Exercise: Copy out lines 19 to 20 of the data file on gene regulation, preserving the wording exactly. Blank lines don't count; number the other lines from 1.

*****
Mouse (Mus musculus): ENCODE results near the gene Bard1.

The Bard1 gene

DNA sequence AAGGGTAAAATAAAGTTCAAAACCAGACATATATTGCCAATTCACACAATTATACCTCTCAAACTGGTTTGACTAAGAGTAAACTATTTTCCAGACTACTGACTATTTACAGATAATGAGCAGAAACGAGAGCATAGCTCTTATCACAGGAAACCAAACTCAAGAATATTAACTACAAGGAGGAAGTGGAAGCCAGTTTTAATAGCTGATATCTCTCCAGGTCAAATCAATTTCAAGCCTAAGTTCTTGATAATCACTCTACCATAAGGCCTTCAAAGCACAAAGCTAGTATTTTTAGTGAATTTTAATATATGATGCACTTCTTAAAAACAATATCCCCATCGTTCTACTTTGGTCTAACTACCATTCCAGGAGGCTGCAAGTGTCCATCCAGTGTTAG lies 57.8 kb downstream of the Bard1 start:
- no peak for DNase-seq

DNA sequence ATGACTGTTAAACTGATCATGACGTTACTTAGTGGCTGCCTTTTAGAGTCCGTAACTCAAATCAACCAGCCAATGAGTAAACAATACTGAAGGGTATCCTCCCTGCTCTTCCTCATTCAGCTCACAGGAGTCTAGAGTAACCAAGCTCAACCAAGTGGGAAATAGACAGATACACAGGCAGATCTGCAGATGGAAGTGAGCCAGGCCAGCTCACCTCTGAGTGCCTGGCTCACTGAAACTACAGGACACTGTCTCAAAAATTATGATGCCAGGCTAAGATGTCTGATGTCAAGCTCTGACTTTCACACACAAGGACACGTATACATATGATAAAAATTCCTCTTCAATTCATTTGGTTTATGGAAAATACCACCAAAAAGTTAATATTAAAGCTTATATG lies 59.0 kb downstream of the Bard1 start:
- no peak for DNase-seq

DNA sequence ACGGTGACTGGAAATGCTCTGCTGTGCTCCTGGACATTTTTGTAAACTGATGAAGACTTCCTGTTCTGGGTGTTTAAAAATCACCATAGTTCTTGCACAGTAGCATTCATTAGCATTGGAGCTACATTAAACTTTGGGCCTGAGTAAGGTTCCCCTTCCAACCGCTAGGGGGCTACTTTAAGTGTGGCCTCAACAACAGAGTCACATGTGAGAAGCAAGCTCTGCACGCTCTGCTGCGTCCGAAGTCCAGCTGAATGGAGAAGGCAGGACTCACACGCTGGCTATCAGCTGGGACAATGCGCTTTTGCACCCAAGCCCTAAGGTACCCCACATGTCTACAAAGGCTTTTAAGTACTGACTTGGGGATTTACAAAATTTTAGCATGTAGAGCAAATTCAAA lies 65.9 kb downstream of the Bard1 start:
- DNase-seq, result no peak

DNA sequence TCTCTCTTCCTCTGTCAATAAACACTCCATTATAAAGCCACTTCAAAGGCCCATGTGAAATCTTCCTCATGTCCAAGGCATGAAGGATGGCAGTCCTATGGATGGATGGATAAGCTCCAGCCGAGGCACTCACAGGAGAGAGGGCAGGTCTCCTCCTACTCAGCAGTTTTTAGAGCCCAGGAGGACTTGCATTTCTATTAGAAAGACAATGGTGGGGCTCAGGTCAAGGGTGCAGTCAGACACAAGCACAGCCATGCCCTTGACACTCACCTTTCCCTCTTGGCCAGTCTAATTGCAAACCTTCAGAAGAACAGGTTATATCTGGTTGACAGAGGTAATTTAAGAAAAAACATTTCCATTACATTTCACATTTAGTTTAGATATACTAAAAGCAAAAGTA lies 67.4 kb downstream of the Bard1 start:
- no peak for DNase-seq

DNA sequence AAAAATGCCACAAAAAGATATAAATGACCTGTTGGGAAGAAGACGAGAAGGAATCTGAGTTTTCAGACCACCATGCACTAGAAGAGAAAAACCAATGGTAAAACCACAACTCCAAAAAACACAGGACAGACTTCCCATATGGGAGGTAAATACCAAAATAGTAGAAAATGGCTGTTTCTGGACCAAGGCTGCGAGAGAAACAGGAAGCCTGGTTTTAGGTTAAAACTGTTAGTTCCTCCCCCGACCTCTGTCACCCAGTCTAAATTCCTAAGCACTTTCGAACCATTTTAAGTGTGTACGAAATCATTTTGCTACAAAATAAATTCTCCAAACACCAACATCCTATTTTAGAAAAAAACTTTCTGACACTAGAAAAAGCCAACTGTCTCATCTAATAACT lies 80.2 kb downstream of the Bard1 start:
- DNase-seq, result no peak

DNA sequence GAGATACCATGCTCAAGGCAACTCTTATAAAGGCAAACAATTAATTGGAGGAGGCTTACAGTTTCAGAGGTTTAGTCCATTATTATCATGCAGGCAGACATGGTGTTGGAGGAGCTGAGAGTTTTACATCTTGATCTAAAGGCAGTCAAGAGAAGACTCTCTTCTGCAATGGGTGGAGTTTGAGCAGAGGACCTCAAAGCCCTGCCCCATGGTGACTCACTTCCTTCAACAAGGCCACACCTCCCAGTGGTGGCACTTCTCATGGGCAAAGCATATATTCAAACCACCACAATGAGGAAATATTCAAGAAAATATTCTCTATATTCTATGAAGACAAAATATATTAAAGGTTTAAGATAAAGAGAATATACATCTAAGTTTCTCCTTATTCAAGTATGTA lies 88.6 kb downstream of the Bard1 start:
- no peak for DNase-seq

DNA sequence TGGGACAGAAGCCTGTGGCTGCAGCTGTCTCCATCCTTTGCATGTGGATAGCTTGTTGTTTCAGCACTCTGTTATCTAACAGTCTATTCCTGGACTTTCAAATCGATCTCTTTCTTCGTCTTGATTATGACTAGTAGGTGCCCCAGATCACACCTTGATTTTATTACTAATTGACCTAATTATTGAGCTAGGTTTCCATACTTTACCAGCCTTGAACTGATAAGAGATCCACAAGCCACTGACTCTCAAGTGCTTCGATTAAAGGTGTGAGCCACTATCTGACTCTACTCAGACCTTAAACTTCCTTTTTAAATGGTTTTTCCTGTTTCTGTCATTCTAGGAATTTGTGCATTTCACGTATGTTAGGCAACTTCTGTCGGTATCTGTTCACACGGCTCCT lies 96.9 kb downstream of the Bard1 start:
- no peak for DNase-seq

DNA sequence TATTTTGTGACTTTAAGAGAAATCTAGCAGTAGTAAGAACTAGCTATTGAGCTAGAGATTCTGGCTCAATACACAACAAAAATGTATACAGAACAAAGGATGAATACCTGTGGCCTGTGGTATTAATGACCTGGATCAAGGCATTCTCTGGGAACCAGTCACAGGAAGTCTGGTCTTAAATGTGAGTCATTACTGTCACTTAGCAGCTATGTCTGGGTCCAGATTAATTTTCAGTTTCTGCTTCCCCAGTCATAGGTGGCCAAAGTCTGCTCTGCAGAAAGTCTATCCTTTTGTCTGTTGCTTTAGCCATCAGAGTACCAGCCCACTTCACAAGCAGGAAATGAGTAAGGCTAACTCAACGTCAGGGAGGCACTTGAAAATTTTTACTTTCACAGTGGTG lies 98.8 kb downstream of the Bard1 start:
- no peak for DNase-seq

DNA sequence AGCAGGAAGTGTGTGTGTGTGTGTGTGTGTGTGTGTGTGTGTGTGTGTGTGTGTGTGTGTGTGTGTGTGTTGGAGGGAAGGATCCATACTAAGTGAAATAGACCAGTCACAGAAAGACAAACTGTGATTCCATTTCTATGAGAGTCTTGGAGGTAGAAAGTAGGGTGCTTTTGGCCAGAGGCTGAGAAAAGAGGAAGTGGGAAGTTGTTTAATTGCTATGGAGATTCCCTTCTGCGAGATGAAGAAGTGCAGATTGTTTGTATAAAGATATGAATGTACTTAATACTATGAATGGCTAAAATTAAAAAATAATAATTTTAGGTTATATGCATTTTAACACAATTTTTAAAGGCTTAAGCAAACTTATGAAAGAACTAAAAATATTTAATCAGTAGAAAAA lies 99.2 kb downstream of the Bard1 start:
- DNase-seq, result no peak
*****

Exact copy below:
DNA sequence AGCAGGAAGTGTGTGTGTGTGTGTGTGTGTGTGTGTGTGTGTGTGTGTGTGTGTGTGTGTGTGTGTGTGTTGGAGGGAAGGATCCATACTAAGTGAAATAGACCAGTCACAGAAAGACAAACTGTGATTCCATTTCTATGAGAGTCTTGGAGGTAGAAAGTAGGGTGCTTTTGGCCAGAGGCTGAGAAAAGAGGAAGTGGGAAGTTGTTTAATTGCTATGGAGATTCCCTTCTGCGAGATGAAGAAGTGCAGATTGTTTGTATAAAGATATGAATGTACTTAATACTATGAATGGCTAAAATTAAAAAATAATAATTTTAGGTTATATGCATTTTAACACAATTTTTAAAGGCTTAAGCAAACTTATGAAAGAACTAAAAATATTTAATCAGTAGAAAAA lies 99.2 kb downstream of the Bard1 start:
- DNase-seq, result no peak